"The Arabian Gulf petrochemical and chemical industry stands at an historic crossroads," explains Paul Harnick, chemical global chief operating officer at the management consultancy KPMG, which has just issued a report on the downstream expansion of the Middle East chemical industry.
"The Gulf countries have been highly successful at developing a commodity petrochemical-based chemical sector from advantaged feedstocks, economies of scale and the world's leading process technologies," he says.
"Now the next step is to move into more specialty products of higher value which require different skills and expertise not just in operating chemicals plant and handling new process technologies but also in R&D, sales and marketing and other requirements along the whole supply chain to the end user."
The Middle East Gulf region, including the six Gulf Cooperation Council (GCC) states (Saudi Arabia, Bahrain, Kuwait, Oman, Qatar and the United Arab Emirates (UAE), and Iraq and Iran, has the chance to become the global hub for the development and processing of high-value and high-end downstream petrochemicals derivatives, particularly polymers.
Iraq is seen as having the potential to become a massive force in oil and gas because of its large reserves that have the tremendous advantage of being relatively easy to bring to the surface. The Iraqi government has announced plans to increase the present oil output from around 2.7m bbl/day to 12m by 2018.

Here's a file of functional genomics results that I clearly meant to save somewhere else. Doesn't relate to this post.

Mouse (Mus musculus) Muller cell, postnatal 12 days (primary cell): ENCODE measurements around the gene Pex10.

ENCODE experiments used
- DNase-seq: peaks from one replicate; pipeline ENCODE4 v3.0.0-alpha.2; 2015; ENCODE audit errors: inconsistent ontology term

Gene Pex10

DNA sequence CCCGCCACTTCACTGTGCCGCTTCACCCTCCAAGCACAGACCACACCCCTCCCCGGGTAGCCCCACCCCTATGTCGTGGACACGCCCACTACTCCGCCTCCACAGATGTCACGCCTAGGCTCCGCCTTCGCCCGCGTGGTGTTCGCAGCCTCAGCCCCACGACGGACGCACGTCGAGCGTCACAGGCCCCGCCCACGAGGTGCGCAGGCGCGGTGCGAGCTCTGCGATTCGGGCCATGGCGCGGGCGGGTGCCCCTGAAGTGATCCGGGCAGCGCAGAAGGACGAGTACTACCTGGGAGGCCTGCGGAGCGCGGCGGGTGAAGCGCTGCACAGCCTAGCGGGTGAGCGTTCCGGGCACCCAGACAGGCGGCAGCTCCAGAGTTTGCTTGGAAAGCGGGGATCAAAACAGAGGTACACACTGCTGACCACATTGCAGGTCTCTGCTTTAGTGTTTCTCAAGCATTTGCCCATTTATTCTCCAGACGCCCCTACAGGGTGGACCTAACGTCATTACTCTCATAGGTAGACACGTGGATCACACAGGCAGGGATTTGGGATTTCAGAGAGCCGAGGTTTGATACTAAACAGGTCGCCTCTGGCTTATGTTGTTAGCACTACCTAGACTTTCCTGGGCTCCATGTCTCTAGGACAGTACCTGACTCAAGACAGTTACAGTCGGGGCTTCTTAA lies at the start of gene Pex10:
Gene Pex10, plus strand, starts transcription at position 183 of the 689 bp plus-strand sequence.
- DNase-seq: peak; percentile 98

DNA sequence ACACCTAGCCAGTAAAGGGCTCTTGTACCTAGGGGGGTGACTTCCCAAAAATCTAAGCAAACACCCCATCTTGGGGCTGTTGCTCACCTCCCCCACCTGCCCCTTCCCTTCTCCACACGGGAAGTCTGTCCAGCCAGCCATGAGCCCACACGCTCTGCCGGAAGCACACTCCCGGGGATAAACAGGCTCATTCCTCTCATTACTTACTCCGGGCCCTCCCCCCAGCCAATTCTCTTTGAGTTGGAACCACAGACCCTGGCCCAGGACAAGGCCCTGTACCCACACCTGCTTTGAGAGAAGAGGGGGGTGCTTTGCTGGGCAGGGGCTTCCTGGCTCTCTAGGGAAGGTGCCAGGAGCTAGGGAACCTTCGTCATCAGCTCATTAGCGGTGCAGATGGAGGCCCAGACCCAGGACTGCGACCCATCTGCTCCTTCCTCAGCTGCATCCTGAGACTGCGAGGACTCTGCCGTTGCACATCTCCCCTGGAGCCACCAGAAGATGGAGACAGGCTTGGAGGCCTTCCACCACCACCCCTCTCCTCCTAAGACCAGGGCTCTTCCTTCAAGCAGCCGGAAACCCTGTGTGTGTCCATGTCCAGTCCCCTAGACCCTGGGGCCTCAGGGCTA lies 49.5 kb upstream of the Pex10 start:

The country would then have the financial and hydrocarbon resources to expand downstream into refinery products and base petrochemicals. So the region could soon have yet another major force in the global market for commodity chemicals and later downstream materials.
The Gulf and its adjacent areas provide a market of around 200m people. However, the main outlets for higher-value products would be the fast-growing middle classes of China, India and the remaining emerging economies of Asia, which are predicted to soon reach 2.5bn people.
The current rapid enlargement of the Gulf's commodity petrochemicals sectors will continue for at least several more years.
In 2010 alone, around 6.6m tonnes/year of ethylene capacity was added by GCC producers. Half of this was in Saudi Arabia, where the biggest project was Saudi Kayan in which SABIC is the controlling shareholder.